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What is AVN?

When Tyson was first diagnosed with sickle cell disease, I had no idea what that really meant for us. The doctors sat us down and went over the basics and gave us a really thick packet to read and that was about it. So, after reading the packet over a few times I decided to google sickle cell. What I found was heartbreaking: 

  • Pain crisis 
  • Stroke
  • Pica
  • Acute chest syndrome
  • Pulmonary hypertension
  • Organ damage
  • Blindness
  • Leg ulcers
  • Gallstones
  • Priapism (pain crisis in male genitals)
  • Immunocompromised 

Complication after complication all because of the lack of oxygen in the red blood cells. A variation of the list above is what I kept seeing over and over, so I researched each one so I would be able to recognize an onset if it was to ever happen to Tyson or Jordyn. But do you know one thing I never saw AVN. I had heard some adult warriors talk about hip complications but I didn’t know why they had these problems. So, what is AVN?

-Avascular necrosis (AVN) is the death of bone tissue due to a loss of blood supply. You might also hear it called osteonecrosis, aseptic necrosis, or ischemic bone necrosis. If it isn’t treated, AVN can cause the bone to collapse. AVN most often affects your hip.  -WebMD

Apparently AVN is pretty common in sickle cell patients because the sickled cells tend to block the blood vessels that supply blood to the bone. However, that was not something anyone ever told me. Nor was it something I saw on the long list of complications that come along with sickle cell. So, imagine my surprise when I took Jordyn to the hospital last Friday for a swollen knee and they told me that she had avascular necrosis in her left knee.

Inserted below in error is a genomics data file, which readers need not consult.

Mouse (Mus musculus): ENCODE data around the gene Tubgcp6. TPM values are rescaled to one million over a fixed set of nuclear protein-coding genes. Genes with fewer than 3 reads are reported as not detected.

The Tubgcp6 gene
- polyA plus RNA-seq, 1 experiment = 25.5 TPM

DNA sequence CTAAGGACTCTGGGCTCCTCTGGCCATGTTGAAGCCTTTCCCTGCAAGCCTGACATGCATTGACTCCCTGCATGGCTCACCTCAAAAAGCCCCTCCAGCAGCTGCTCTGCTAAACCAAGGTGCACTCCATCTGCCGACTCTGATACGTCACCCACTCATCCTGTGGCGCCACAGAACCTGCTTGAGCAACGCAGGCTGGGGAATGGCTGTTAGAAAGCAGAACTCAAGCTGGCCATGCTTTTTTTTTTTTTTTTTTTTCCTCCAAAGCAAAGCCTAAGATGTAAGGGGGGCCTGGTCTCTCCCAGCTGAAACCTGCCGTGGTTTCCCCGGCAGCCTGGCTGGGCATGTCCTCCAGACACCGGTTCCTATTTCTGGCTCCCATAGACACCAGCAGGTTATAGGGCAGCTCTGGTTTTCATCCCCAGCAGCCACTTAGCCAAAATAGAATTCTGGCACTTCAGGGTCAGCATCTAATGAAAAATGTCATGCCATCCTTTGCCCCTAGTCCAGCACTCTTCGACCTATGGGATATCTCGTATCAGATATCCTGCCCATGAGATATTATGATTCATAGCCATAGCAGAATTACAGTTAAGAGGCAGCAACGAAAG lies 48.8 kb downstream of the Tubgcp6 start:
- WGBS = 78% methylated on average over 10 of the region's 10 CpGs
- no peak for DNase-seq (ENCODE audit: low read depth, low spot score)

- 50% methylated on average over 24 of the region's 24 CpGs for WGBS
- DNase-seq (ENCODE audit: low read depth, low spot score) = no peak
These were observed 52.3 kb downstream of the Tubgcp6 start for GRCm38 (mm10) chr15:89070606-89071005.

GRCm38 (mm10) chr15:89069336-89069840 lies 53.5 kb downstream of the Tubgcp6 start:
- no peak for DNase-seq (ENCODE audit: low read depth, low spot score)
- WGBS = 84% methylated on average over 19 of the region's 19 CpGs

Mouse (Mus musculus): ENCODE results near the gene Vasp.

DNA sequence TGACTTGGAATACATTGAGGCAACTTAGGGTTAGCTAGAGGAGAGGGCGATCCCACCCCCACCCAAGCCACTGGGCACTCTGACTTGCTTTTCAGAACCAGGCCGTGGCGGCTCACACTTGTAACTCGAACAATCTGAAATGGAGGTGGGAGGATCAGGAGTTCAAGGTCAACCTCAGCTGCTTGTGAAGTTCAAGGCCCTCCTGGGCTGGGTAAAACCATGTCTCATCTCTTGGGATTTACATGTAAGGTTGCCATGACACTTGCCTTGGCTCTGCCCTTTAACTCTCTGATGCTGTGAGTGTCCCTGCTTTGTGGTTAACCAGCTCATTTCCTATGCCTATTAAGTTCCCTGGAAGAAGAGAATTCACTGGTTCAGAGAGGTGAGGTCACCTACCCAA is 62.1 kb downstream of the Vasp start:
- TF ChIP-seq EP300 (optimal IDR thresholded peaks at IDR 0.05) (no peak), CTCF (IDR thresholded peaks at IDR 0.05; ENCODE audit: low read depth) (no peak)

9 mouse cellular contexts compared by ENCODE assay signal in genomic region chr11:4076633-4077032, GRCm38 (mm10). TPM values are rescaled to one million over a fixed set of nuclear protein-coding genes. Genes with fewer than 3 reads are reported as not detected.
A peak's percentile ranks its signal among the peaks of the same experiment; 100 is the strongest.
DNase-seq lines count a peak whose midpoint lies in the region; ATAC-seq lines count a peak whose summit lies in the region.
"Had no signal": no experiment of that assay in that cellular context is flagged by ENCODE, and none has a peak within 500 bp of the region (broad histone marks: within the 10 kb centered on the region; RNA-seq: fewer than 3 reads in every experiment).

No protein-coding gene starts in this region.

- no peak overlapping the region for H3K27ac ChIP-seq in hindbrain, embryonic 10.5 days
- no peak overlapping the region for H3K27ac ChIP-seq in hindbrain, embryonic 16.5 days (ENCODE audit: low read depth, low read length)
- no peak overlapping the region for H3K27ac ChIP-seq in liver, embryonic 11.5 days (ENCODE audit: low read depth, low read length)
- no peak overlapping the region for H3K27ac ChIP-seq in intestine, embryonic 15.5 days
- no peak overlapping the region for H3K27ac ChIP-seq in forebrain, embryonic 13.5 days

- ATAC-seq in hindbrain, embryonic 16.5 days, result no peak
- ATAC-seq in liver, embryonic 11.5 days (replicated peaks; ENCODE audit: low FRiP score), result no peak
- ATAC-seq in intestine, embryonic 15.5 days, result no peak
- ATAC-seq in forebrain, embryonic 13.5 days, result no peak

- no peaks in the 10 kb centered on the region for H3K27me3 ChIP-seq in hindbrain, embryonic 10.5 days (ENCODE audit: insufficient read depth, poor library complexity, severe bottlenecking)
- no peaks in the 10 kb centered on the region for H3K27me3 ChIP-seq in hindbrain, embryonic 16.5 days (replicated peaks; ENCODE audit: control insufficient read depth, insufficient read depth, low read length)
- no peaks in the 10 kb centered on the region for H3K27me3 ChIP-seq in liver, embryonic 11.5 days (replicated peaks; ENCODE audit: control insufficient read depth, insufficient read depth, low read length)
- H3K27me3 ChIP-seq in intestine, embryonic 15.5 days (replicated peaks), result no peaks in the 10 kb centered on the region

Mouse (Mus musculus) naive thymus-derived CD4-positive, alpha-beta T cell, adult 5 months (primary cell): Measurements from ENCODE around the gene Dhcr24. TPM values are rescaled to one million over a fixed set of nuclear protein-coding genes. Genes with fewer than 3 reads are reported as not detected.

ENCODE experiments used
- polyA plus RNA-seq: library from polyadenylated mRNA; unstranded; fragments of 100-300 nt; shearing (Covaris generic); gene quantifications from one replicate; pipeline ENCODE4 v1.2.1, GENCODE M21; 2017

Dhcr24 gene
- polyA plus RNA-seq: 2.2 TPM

Back in December Jordyn had a pain crisis in the very same knee and I took her to the ER to get it looked at. They gave her some pain medicine and sent us home. Well, after her pain was gone, I noticed the swelling in her knee never went down. So, I took her back to the doctors. They told me it was just left over swelling from her pain crisis and it would eventually go down but this was normal for sickle cell patients. Fast forward to last Friday and out of nowhere her knee gets so big she can’t even walk on it. So, I rush her to the ER again, and they finally do x-rays and find out that the swelling is actually a bunch of fluid that has surrounded her knee because it is infected, not typical swelling from a pain crisis. The x-rays also showed that she has AVN on her knee. 

They admitted us into the hospital that night and drained her knee. The next day she got an MRI done just to make sure what the doctors saw on the x-rays were accurate (and it was). But by Sunday her knee had swollen up again so they decided to do a biopsy on her knee. What they discovered was, the pain crisis Jordyn had in December must have caused the avascular necrosis and because that formed a weak spot in her bones the regular bacteria we have in our bodies caused an infection. And because sickle cell patients are immune compromised her body wasn’t able to fight off the infection. 

 The doctors felt the best plan of action was to put her on strong antibiotics and make a linear incision in her knee and clean out as much infection as they possibly could. Now prior to this Jordyn had never had surgery so to say I was nervous is an understatement. On Wednesday, Jordyn had the surgery and it went very well. She did have to get a drain put in her knee but that was removed two days after the surgery. That same day she started physical therapy.

We left the hospital Saturday evening and she is doing well. She does need a walker to get around for now and her recovery is going to be anywhere from 4-6 weeks before she is running and jumping like normal but I am more than confident that she will be fine. 


THANK YOU ALL so much for your continued prayers, love and support. It really means the world to us. 


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